We eat a lot of English muffins in our household, and while in my opinion they make a great accompaniment to any meal, walking to the store to buy them every couple days was becoming a real hassle. I've baked a fair amount of bread in my day, so I set out in search of a relatively easy and effective method for making them at home.
The cookbooks I have around the house were, on the whole, not a big help. Most of them have a paragraph on English muffins that basically says, "make any bread dough you want, form into small rounds and cook for 5 minutes on each side on a heavy skillet." This is fine if you want a hamburger bun. It's great for a sandwich at lunch time, but it's way too dense for my taste at the breakfast table. There are no nooks and crannies. I did find a helpful tip in Mark Bittman's How to Cook Everything, however. He says that for English muffins your dough must be extremely wet. This reminded me of another Bittman recipe, the much-blogged No-Knead Bread.
I have a real love-hate relationship with the no-knead bread recipe. I love the convenience, and it does make a fantastic crust and overall texture. But made as-is it's just the blandest bland to ever bland a bland; it just doesn't have that developed flavor you get from kneading. I find adding more salt and olive oil (and using some whole wheat flour) improves things considerably. But for our purposes it's the moisture that's important. This dough is very, very moist - to the point that it looks like a total disaster when you put it in the oven. And when you add olive oil, it's a little moister and obviously a little oily and more prone to bubbles when it's baked: perfect for English muffins. So here is my modified version of the No-Knead Bread, adapted for English muffins. (The recipe is included below with pictures, but I've also made a nice printer-friendly pdf for you.)
No-Knead English Muffins
Recipe by Lauren Osborne, adapted from Mark Bittman in the New York Times, who originally adapted the method from Jim Lahey of the Sullivan Street Bakery
Makes about 12 English muffins
1 1/2 cups all-purpose flour, more for dusting
1 1/2 cups whole wheat flour (you may adjust this flour ratio to suit your own taste)
1/4 teaspoon instant yeast
2 teaspoons salt
2 tablespoons olive oil
1. In a large bowl combine flours, yeast, and salt. Add 1 5/8 cups water and the olive oil and stir until blended. Cover bowl with plastic wrap. Let dough rest 18 hours at about 70 degrees. (The inside of my rarely-used microwave is the perfect place for this.)
2. After about 18 hours your dough will be bubbly and goopy looking and smell vaguely sour. This is what it will look like - not particularly pretty:
Lightly dust your work surface with all-purpose flour and pour/turn out the dough. It will be so sticky that you may want to dust the top of it with more flour, and also flour your hands. If you wear rings it's best to take them off. Give the dough a couple of gentle turns and shape it into a relatively uniform round, cover it with a tea towel (NOT terry cloth) and let it rest for 2 more hours.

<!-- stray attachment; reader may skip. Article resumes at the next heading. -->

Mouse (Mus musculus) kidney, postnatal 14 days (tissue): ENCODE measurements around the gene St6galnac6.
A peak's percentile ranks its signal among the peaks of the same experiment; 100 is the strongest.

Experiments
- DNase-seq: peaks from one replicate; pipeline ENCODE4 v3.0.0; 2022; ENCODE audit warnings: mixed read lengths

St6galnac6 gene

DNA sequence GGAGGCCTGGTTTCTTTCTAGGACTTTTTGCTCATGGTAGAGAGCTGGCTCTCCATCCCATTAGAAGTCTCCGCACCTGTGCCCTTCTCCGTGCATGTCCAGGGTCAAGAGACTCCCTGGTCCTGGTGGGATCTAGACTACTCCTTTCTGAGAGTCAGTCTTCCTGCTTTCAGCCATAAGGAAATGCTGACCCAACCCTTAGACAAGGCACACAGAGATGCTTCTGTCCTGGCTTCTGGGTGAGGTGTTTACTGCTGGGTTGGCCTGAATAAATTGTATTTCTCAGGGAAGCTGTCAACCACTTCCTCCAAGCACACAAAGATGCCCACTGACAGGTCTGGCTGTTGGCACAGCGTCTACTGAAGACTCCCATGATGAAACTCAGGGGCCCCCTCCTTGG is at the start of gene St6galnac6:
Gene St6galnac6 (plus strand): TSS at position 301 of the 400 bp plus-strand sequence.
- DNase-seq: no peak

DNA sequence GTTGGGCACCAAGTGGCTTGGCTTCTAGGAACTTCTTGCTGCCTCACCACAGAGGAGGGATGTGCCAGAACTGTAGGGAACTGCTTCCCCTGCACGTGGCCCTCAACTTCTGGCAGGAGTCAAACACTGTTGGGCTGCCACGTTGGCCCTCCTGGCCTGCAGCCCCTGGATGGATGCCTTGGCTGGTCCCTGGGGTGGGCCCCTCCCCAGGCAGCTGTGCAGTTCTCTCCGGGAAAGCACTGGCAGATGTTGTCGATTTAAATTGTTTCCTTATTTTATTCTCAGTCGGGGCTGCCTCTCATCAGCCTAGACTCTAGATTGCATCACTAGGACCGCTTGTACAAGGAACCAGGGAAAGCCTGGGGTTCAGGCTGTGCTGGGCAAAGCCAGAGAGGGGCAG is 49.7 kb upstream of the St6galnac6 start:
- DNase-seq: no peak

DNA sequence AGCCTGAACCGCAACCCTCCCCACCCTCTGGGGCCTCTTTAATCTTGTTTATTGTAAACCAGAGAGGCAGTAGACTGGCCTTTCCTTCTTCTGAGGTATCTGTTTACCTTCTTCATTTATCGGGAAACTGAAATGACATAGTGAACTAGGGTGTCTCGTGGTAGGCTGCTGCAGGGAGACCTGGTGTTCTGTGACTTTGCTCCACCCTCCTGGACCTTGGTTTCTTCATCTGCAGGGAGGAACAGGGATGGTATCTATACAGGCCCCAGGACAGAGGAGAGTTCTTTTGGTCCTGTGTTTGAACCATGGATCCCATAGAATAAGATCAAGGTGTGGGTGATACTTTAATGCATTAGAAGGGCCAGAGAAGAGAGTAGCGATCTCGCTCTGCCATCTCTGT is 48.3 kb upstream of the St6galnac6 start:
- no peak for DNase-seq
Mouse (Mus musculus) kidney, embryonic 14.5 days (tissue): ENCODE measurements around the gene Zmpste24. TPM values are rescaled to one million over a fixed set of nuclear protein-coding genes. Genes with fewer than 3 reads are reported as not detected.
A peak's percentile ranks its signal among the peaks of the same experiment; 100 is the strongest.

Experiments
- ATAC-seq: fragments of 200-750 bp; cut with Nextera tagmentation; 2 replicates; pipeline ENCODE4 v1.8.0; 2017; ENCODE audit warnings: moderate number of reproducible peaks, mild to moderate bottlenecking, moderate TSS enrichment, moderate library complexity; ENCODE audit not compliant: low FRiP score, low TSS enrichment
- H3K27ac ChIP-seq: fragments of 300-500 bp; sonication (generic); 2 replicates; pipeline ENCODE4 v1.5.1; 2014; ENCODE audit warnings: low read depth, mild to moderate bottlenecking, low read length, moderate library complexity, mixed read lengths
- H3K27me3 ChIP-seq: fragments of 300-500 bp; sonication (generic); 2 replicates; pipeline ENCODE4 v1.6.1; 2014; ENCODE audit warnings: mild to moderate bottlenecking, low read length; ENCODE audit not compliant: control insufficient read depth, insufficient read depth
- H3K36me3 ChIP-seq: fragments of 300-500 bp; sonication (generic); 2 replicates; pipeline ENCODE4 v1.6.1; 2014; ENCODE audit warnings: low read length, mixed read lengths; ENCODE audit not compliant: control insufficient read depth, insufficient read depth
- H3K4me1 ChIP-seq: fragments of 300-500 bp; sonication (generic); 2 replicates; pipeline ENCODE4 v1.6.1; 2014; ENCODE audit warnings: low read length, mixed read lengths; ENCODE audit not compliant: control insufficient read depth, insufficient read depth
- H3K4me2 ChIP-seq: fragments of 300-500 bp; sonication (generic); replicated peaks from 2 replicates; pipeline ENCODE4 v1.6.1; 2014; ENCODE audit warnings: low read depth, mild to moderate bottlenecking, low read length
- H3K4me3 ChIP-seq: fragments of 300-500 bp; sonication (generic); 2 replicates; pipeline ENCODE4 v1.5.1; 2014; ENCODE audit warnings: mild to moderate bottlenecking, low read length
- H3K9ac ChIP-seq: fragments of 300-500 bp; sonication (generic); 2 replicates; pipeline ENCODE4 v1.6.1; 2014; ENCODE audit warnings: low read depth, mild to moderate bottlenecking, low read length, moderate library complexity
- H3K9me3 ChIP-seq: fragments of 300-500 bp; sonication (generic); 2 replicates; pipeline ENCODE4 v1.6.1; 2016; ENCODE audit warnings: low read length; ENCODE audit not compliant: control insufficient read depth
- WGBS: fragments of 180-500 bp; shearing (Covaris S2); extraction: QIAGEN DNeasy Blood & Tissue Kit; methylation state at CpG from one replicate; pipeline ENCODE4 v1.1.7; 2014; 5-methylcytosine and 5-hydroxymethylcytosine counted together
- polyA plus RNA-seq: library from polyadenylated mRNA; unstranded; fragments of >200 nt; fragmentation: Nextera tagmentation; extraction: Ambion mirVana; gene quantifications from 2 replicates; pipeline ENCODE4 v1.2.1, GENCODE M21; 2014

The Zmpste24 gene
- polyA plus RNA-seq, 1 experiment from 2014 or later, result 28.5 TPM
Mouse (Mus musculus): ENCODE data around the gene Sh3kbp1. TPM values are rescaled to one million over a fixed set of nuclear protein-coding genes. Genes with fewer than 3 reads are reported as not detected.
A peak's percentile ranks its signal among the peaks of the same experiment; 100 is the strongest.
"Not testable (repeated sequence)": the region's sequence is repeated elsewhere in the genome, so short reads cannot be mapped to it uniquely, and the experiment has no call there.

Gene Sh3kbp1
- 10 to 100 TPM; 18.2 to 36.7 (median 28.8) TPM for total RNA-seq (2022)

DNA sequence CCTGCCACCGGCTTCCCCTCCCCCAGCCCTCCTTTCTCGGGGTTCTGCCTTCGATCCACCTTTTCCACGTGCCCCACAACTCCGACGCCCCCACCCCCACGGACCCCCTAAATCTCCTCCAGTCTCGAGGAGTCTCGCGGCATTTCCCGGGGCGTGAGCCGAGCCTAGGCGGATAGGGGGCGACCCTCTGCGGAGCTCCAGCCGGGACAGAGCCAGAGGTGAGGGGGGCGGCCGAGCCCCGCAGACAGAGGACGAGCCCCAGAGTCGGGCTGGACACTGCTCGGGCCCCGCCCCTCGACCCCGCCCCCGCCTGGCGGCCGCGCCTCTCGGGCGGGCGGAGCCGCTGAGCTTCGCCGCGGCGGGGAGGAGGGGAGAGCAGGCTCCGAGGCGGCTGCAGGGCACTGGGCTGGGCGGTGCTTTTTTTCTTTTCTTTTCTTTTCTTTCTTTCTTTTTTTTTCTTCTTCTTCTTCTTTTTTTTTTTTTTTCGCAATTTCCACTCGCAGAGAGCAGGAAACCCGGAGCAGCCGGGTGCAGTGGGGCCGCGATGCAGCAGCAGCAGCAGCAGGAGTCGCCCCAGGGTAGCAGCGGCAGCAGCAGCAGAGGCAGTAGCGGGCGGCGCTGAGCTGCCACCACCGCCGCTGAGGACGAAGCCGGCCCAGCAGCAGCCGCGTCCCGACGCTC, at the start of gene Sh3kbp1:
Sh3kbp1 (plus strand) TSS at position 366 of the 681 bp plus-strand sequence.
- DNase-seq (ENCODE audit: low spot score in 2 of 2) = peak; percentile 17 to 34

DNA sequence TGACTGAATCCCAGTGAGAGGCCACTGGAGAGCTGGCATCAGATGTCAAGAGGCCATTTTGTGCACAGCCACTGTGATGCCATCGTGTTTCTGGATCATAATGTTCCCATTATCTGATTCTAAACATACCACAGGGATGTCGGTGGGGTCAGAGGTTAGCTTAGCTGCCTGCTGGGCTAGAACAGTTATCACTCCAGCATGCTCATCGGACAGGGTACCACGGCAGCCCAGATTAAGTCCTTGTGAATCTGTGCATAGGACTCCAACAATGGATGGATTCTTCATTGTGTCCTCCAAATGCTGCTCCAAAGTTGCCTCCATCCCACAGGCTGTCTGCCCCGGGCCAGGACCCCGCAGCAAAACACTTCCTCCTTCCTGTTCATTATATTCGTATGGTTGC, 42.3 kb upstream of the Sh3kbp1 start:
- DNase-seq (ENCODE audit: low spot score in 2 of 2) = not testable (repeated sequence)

This is pre-rest dough:
And this is post-rest dough. It has swelled and moistened considerably:
3. Sprinkle a baking sheet generously with corn meal.* Divide your dough into small rounds about 3-4 inches in diameter. I make 12 English muffins out of this amount of dough by dividing it in half, then in half again (so you have quarters), and then dividing each of these pieces into thirds. Gently shape your rounds into little patties, without too much squishing and squashing, and arrange them on your baking sheet. Cover with the tea towel again and let them rest 15 more minutes.
4. While they are resting you may begin to prepare your cooking area. I prefer to use a seasoned cast-iron pan to cook my English muffins. Something very heavy like this is ideal. Whatever you do, do NOT use non-stick because keeping it hot and dry with burning corn meal stuck to it will probably ruin the coating. I let my cast-iron pan warm up for a few minutes over medium heat.* Cooking your muffins will produce a fair amount of smoke, so I usually run the kitchen fan and have the back door and a window open. Unless you want to set off your smoke alarm, you should ventilate as well as you can.
5. When your pan is warmed, slide a spatula under your English muffins and place them on the pan one at a time and then cover the pan with a lid. (I can fit three on my pan without crowding them. With regards to the lid, it doesn't have to fit the pan exactly, since not many cast-iron pans actually come with lids. I use the lid of a stock pot. Set a timer so you're not constantly taking the lid off the check on them.) After 4 minutes they will have puffed up considerably, and you will be able to see the edges beginning to harden.
This is what mine look like when they're halfway done:
Flip them over and cook another 4 minutes on the other side. Set them to cool on a rack. I scrape the burnt corn meal off the bottom of the pan and into the sink after each round so things don't get too terribly smoky and burny.
Happy muff-ing! And as always, if I appear to have screwed something up please let me know.
* I tend to go really heavy on the corn meal and then re-use what is left on the baking sheet to make polenta for dinner.
** Cast-iron pans get very hot. I keep the flame on the lower end of medium for the duration of the cooking.